New York’s Policing of Public Transportation
With questionable allocation of funding and sub-par on-time performance, the Metropolitan Transportation Authority has consistently been walking on thin ice with its community throughout its existence. Within the past year, two years after the issuance of a formal transportation crisis by Governor Cuomo, there has been a crack-down on rider fare evasion.
But has the strengthening of these subway laws disproportionately affected people of color and those who are impoverished?
Upon surveying over 10 New Yorkers in lower Manhattan, it became evident that they acknowledge a problem within the system. While they did not agree on a single cause of the issue, there was a consensus regarding the increase in fares.
This constant increase in fare and lack of improvement of the public transportation system has become a breeding ground for contention.
From the outside, the system may seem to be getting its act together, but some New Yorkers see this as another step in the wrong direction. “It’s criminalization of poverty,” states NYU alum, Jenna Hackman. As the years go on, fares continue to increase from what once was 50 cents in the 1970’s.
Today the current cost-per-ride has hiked up to $2.75, while monthly unlimited cards have reached $127.
The repercussions for hopping a subway turnstile includes either an arrest or a $100 fine. If someone cannot afford the increased fare, the odds of them being able to pay off a ticket or bail are little to none. In result, some believe this has disproportionately put the working homeless at a disadvantage. At $2.75, those who are lesser fortunate may have to decide between a meal and train fare. “It’s not a humane system,” stated Jenna Hackman.
But are the poor the only possible group being targeted by this increase? Twenty-year-old Lebanese student, Yasmine Bousaid was a victim of racial profiling when a police officer wrote her a ticket for walking between train cars. While this is against the train rules, it is done frequently by experienced riders. The officer’s only explanation for issuing her a ticket, rather than a warning, was that “they have to meet a quota.” Not only is the implementation of ticket quotas illegal, but the officer mistakenly assumed Bousaid’s nationality; the ticket had “Hispanic” scribbled out under race.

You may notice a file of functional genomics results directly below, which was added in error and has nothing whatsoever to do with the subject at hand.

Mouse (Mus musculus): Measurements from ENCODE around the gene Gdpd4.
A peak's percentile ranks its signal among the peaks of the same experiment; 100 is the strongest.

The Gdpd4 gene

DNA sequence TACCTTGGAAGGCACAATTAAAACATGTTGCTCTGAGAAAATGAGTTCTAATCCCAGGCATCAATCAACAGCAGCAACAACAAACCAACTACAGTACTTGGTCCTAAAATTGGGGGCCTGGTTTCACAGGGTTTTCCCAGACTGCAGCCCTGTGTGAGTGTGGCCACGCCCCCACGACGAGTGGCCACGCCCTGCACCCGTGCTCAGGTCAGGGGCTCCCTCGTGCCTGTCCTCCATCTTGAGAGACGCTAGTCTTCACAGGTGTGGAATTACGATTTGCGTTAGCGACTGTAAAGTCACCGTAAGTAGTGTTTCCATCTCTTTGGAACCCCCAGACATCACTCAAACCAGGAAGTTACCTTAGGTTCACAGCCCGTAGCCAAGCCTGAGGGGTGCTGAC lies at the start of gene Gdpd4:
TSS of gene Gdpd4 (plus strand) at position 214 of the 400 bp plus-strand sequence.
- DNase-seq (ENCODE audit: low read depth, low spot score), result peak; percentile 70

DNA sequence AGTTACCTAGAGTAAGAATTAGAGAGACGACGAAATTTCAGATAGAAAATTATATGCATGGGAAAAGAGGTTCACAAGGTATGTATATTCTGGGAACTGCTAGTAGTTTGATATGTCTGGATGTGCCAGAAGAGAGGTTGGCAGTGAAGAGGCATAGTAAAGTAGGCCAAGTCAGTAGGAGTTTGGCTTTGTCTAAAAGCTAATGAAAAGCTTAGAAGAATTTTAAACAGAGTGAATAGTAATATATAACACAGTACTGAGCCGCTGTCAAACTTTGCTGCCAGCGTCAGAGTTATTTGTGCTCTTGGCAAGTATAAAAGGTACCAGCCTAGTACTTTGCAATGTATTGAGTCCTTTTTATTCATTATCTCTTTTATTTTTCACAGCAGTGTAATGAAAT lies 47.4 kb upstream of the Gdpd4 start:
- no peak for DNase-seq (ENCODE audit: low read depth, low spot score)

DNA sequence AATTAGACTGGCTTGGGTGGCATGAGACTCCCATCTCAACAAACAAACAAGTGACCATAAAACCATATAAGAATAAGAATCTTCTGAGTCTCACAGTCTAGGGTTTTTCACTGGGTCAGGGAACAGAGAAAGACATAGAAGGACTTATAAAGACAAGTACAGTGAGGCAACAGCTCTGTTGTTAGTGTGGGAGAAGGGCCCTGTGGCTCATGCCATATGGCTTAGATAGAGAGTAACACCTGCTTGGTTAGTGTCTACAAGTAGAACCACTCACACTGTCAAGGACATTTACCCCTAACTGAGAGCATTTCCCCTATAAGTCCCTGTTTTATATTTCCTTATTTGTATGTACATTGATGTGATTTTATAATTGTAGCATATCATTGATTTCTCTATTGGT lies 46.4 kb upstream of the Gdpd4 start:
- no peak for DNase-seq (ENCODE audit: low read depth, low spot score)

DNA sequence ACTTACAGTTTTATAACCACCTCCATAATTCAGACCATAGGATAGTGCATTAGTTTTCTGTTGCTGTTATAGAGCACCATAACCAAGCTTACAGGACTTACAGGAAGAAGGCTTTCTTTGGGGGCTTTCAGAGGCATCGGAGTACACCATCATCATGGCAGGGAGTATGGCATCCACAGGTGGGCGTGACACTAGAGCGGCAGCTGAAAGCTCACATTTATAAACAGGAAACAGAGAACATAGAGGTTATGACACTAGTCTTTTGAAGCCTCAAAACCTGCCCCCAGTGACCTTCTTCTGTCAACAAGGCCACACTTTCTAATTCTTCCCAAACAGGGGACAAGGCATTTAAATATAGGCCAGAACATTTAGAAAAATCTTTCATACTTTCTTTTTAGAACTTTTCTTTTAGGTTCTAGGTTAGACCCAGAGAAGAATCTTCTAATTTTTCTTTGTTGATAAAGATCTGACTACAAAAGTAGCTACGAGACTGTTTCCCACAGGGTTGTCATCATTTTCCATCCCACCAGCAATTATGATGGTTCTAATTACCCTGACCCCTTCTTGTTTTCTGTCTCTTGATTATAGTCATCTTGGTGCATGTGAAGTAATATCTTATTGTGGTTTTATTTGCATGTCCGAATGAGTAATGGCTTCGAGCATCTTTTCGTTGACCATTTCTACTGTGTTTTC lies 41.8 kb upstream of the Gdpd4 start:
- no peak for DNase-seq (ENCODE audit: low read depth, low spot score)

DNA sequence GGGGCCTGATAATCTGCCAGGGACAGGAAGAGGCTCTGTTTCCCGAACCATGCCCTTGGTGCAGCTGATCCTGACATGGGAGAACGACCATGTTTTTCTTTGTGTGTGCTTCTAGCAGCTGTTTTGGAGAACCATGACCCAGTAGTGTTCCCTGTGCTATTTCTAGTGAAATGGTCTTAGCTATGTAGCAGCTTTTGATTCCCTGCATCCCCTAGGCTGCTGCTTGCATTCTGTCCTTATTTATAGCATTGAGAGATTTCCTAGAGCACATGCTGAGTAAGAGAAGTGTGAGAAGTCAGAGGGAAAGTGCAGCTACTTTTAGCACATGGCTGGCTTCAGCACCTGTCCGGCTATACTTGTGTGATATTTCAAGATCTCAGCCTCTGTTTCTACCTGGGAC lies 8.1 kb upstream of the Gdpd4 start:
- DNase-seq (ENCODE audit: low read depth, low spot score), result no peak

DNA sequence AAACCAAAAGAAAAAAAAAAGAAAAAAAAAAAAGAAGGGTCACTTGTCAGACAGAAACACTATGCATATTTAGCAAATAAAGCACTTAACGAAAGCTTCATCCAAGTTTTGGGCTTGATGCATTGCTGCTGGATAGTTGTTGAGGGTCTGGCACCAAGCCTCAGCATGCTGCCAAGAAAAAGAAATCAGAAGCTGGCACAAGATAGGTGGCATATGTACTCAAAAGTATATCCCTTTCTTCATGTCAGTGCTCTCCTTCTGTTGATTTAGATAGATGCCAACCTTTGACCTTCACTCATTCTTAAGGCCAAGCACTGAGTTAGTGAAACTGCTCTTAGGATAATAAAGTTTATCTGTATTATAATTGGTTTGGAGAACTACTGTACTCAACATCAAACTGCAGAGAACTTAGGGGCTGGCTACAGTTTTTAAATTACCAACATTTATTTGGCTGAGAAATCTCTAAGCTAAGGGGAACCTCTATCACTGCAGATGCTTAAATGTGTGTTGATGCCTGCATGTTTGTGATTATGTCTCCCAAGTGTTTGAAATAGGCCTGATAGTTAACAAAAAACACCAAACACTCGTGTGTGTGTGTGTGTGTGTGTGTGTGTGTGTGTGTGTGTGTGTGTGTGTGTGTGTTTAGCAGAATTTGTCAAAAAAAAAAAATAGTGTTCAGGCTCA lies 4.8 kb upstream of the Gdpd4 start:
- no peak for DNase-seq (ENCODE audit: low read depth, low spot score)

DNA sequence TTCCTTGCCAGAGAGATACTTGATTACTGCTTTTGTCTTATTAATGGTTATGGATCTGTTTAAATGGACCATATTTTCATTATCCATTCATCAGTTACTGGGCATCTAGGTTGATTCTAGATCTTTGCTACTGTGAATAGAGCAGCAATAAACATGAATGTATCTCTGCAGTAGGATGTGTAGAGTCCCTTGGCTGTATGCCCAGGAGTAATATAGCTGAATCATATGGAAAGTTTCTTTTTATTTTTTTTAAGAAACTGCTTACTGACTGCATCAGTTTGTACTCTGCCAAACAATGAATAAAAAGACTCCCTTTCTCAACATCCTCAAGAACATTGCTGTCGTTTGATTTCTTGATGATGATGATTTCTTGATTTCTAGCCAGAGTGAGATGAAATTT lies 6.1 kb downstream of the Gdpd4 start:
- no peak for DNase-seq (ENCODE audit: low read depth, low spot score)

With a transportation system in a state of emergency, government officials are scraping together plans for the future of the MTA. In order to reduce fare evasion, Governor Cuomo plans to increase underground police presence by 20 percent (NYT).
Similarly, the rise of MTA funded ads promoting a “better system” places the responsibility on the hands of its riders.
In response to these ads, New Yorker since 2004, Vanessa H. stated, “the idea of all citizens policing each other is grotesque.” The dehumanization and emphasis on the illegality of fare evasion can often create an us versus them phenomena.
Recently, with the increase of surveillance and physical presence of police, there has been a large pushback. Protest ensued last week after a viral video circulated displaying a police officer aiming a gun at an unarmed black teen suspected of fare evasion. While there was little news coverage of the event, it spread across social media platforms rapidly. Large crowds of people hopped turnstiles in protest to this injustice.
While there is a large movement of people against the increased police presence, not every New Yorker agrees. Art K. stated, “that doesn’t mean there is a systematic racial bias. I pay my toll every time I go and if other people are evading them, I’m paying a higher toll than I need to.”
The price increase of subway fare has caused annoyance in a community pained with run-down subway cars and an outdated signal system. Opinions may be mixed about whether the recent police presence is right or not, but New Yorkers agree that money isn’t being allocated within the MTA in an efficient way.
Funding of the MTA has been framed in multiple ways within the last decade. The most recent occurrences have been through the proposal of congestion pricing and a crackdown on fare evasion. The theory of congestion pricing will tax cars entering the central business district during rush hour in order to fund the necessary repairs to the transportation system. While some see this as a possible solution, others are starting to lose trust in the MTA’s plans.
Lindsey Soloman proposed an, “application of energy elsewhere, like the protection of POC and queer people who are being attacked.” Aligning himself within the queer community, Soloman questions, “where are you when I need you then?” With an increase of police presence, one might hope for safer subways, not police pulling guns on unarmed teens.
New Yorkers want a fair and functioning subway system. With the current crackdown on fare evasion, it’s reinforcing the idea that the system isn’t fair to the whole community.
New York’s chaotic streets cultivate a unique community. The people of New York find beauty in the little things: central air conditioning, safe streets, and an accessible subway system. As Vanessa stated, “every time I get on the subway and swipe, and that is not cheap! That’s literally a bagel, that’s breakfast!”